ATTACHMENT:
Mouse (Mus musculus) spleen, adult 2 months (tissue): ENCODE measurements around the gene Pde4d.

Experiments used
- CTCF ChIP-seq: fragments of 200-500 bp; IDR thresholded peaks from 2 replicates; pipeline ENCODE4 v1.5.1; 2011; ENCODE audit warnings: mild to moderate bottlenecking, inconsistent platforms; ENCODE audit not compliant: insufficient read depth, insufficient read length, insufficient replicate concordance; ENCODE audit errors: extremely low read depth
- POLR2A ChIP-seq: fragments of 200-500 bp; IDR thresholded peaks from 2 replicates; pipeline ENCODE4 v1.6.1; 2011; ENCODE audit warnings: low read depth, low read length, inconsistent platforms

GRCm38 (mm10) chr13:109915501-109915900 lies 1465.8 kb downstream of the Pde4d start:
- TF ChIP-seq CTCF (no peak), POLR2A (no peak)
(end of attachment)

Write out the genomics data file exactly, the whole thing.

Mouse (Mus musculus) spleen, adult 2 months (tissue): ENCODE measurements around the gene Pde4d.

Experiments used
- CTCF ChIP-seq: fragments of 200-500 bp; IDR thresholded peaks from 2 replicates; pipeline ENCODE4 v1.5.1; 2011; ENCODE audit warnings: mild to moderate bottlenecking, inconsistent platforms; ENCODE audit not compliant: insufficient read depth, insufficient read length, insufficient replicate concordance; ENCODE audit errors: extremely low read depth
- POLR2A ChIP-seq: fragments of 200-500 bp; IDR thresholded peaks from 2 replicates; pipeline ENCODE4 v1.6.1; 2011; ENCODE audit warnings: low read depth, low read length, inconsistent platforms

GRCm38 (mm10) chr13:109915501-109915900 lies 1465.8 kb downstream of the Pde4d start:
- TF ChIP-seq CTCF (no peak), POLR2A (no peak)